The BFG finds its footing long after its audience has any reason left to care.


2 / 5

Shortly into The BFG, the latest failed adaptation of a Roald Dahl classic, a spindly behemoth whisks a young girl from a London orphanage to a faraway northern land. The kidnapping is breathtakingly elegant. Our title character (the terrific Mark Rylance), whose initials stand for Big Friendly Giant, uses acrobatics to hide in plain sight and then bound across the English countryside. He evades passersby on a city street with ninja-like nimbleness. Then he leaps across oceanside rock formations, in silhouette, like a 24-foot tall, pointy-eared Baryshnikov.

When the BFG reaches his destination in Giant Country and plops the moppet, whose name is Sophie (played by Ruby Barnhill, a spitting image of a pint-sized Tina Fey), into his cave of dreams, we’re suddenly transported, not to a place of awe, but a manic Chris Columbus picture. (The first two Harry Potter installments seem to be inadvertent, and unfortunate, inspirations here.) The film’s former panache is suddenly, and jarringly, replaced by whizzing CGI and frenetic camerawork. For the next hour or so, we slip into a stupor thanks to its minimal plot progression and hokey character development. The narrative void is instead filled with labored attempts at both conflict and amazement. Visual splendor and total boredom ensues.

It’s best to forget that The BFG is directed by Steven Spielberg and written by the late Melissa Mathieson — the same dynamic duo who once brought us the thematically similar, and vastly superior, E.T. the Extra-Terrestrial. It’s been decades since Spielberg has delivered a dazzling popcorn movie. War of the Worlds (2005) and Minority Report (2002) have come the closest: both were riveting, if at times suffocatingly bleak, sci-fi thrillers. But they lacked the wide-eyed innocence of Amblin Entertainment’s 1980s heyday. You’d have to reach back to Jurassic Park, which turned 23 this year, to find the most recent combination of joy and menace that made Spielberg a household name.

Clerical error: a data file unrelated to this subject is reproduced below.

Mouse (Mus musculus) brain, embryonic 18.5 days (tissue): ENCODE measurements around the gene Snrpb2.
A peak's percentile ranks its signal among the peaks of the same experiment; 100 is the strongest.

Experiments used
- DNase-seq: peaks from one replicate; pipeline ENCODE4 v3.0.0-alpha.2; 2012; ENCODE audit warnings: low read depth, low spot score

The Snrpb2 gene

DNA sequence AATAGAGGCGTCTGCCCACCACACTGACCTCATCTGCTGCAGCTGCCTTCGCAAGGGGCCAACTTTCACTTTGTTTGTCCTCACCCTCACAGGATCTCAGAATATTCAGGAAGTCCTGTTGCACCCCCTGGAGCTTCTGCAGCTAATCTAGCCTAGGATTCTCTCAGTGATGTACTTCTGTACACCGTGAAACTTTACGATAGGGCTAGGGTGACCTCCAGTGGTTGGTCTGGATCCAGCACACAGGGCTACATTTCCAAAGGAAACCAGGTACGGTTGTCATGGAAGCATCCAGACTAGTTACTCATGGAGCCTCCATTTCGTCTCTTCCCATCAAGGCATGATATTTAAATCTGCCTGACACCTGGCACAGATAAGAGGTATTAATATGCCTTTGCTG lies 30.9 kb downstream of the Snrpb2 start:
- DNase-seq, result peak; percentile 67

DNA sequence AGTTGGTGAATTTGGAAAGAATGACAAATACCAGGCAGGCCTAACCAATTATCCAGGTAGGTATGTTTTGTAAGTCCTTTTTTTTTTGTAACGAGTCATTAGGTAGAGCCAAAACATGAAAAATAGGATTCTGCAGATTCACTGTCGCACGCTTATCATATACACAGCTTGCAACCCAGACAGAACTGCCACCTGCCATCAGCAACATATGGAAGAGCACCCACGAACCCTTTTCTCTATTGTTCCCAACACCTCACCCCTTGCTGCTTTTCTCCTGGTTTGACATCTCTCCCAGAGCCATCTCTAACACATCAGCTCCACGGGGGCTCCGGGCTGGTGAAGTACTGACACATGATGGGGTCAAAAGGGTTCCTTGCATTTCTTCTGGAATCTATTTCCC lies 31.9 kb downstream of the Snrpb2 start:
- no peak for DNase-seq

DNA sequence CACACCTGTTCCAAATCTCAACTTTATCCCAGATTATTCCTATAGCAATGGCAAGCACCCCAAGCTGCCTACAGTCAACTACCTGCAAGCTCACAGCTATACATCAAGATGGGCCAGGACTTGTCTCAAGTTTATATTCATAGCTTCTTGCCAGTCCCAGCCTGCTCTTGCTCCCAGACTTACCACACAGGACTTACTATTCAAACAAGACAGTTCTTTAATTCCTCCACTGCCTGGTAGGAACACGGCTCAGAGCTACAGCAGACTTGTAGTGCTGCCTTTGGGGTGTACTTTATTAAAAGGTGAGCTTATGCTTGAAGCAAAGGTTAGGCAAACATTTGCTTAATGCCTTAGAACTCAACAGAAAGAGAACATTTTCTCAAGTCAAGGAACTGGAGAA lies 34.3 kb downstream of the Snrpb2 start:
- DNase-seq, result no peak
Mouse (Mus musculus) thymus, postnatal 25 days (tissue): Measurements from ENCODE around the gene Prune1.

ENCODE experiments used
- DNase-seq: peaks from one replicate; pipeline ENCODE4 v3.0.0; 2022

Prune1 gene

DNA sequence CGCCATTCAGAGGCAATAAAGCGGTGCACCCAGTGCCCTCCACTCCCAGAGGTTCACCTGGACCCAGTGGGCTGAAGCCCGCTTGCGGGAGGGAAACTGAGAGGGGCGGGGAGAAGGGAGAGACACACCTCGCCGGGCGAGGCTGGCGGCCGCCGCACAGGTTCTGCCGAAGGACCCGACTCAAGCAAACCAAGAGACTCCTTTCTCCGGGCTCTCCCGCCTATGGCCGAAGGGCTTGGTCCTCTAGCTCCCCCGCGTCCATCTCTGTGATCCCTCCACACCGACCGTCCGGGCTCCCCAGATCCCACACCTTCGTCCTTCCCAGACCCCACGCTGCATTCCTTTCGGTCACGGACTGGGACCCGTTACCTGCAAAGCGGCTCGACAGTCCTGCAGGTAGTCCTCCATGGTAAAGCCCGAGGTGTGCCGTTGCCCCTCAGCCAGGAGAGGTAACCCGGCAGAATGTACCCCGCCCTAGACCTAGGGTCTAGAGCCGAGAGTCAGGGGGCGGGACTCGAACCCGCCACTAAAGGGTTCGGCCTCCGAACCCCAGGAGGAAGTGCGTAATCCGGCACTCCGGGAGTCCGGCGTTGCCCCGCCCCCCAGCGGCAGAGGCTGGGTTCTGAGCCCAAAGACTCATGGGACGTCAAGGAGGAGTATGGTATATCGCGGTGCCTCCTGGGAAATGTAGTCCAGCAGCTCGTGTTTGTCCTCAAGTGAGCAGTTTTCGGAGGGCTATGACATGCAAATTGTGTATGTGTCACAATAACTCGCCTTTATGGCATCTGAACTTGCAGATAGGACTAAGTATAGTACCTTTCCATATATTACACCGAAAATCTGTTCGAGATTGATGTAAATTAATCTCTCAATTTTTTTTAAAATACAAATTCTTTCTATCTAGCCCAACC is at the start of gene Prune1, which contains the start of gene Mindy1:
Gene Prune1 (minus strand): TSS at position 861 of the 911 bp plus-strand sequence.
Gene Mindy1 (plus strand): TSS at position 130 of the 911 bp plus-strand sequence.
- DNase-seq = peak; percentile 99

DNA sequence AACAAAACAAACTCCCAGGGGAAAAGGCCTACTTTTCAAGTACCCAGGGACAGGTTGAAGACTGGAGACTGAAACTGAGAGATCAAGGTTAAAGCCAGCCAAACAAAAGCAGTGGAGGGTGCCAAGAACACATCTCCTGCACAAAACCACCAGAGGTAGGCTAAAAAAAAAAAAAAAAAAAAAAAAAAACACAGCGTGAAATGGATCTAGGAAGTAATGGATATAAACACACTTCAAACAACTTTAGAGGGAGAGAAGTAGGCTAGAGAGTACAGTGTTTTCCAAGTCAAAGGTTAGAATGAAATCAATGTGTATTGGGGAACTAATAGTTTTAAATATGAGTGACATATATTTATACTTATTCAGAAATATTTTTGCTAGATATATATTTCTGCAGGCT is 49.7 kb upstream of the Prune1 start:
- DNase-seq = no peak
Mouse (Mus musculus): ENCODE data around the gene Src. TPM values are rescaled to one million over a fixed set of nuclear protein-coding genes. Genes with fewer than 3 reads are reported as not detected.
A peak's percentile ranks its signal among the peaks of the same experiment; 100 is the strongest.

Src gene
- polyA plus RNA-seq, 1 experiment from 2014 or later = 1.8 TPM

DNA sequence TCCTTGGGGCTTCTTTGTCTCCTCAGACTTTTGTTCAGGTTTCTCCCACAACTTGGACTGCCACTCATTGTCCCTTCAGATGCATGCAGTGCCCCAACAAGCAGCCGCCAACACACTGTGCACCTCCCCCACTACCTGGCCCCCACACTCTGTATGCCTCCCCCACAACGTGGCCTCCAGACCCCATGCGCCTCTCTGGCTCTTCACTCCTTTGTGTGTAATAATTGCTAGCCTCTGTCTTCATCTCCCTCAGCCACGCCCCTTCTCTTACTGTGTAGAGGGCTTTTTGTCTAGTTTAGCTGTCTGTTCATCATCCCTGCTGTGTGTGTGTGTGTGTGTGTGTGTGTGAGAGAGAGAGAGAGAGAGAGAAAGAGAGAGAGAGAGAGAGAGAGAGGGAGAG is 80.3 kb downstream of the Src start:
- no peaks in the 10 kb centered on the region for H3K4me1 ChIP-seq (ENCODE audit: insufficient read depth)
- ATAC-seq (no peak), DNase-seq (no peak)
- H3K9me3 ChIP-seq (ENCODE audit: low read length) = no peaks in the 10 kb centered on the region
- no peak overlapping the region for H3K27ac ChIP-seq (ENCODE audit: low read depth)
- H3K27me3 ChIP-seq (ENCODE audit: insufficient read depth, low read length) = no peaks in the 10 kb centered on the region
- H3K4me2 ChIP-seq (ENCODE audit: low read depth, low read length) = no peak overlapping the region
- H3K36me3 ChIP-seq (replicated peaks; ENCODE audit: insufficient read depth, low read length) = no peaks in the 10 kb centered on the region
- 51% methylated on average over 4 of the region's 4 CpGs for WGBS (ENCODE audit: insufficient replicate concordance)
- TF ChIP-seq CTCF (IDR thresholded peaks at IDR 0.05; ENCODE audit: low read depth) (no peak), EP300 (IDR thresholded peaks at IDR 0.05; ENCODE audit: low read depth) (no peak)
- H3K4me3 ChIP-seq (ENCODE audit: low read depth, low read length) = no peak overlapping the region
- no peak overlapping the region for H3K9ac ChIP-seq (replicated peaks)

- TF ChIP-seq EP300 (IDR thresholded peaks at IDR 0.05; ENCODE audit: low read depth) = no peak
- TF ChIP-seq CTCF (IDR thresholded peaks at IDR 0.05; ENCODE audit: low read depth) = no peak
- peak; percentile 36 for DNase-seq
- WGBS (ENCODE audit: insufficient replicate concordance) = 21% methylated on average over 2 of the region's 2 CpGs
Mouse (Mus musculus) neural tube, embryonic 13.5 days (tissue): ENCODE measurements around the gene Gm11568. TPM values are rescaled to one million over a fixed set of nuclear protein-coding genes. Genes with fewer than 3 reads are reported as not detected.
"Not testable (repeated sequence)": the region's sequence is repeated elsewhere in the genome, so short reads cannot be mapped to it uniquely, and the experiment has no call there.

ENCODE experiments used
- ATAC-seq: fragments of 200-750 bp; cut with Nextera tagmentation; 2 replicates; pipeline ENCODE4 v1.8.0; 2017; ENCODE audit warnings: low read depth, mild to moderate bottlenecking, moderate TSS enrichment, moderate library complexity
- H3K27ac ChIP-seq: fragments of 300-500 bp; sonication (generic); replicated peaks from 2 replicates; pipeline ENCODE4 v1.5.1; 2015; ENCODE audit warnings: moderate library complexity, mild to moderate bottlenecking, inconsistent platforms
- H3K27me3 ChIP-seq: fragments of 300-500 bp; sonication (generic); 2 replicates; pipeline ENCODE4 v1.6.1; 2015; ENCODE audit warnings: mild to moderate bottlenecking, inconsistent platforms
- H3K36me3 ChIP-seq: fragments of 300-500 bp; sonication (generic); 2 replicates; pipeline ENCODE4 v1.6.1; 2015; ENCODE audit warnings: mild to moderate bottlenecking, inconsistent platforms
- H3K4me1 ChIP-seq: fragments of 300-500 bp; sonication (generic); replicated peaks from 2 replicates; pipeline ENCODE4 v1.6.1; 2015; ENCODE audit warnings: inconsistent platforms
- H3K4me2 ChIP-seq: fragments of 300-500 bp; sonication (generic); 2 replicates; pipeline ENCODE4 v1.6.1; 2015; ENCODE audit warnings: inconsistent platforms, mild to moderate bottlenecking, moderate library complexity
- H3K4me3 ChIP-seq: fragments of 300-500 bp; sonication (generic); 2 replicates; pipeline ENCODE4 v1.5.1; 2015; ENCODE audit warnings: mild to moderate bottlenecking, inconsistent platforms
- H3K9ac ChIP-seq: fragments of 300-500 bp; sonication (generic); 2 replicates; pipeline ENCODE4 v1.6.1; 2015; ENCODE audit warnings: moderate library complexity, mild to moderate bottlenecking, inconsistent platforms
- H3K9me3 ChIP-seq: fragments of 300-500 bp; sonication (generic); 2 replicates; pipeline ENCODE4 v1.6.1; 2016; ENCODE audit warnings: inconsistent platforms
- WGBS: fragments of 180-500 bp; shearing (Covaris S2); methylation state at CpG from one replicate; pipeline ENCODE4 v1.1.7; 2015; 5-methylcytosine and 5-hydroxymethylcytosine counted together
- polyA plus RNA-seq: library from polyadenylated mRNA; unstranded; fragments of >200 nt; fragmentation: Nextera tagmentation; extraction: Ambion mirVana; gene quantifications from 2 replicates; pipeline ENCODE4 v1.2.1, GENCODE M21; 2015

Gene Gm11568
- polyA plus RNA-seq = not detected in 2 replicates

Though Spielberg has aged out of such remarkable pop extravaganzas, assured period pictures such as Bridge of Spies, Lincoln, and Saving Private Ryan more than made up for the loss. His recent success with prestige drama may explain why much of The BFG feels so stultifying and lumbering, even if its heart in the right place. The story, bare as it is, focuses on Mark Rylance’s uncanny motion-captured giant, with his sad eyes and topsy-turvy diction. His BFG is a runt who’s tormented by larger man-eating oafs. Sophie, a captive turned friend and ally, concocts a plan to fight back against these gigantic bullies. Her scheme — to rope in the Queen of England (a delightful Penelope Wilton) and the British military, by using the BFG’s ability to manipulate dreams — kicks off the film’s spirited third act.

But by then it’s too little, too late. For all of its fish-out-of-water whimsy — and genuinely funny fart jokes — The BFG’s strong final stretch, much of it within the walls of a fictional Buckingham Palace, only underscores how dull our trip to the fantastical Giant Country has been. Spielberg has fallen into this trap before; Hook’s London-based scenes were far more compelling than those set in Neverland. If Harry Potter has taught us anything, it’s that magic always appears all the more magical when contrasted with the mundane.

So, The BFG finds its footing long after its audience has any reason left to care. Multiple families escaped the theater halfway into the (overbooked) advance screening I attended. And who could blame them? They, no doubt, already know and love E.T.. Why settle for a listless spiritual retread? Pure Spielbergian wonder, however old, can still be found — not in the cineplex, but in the living room.

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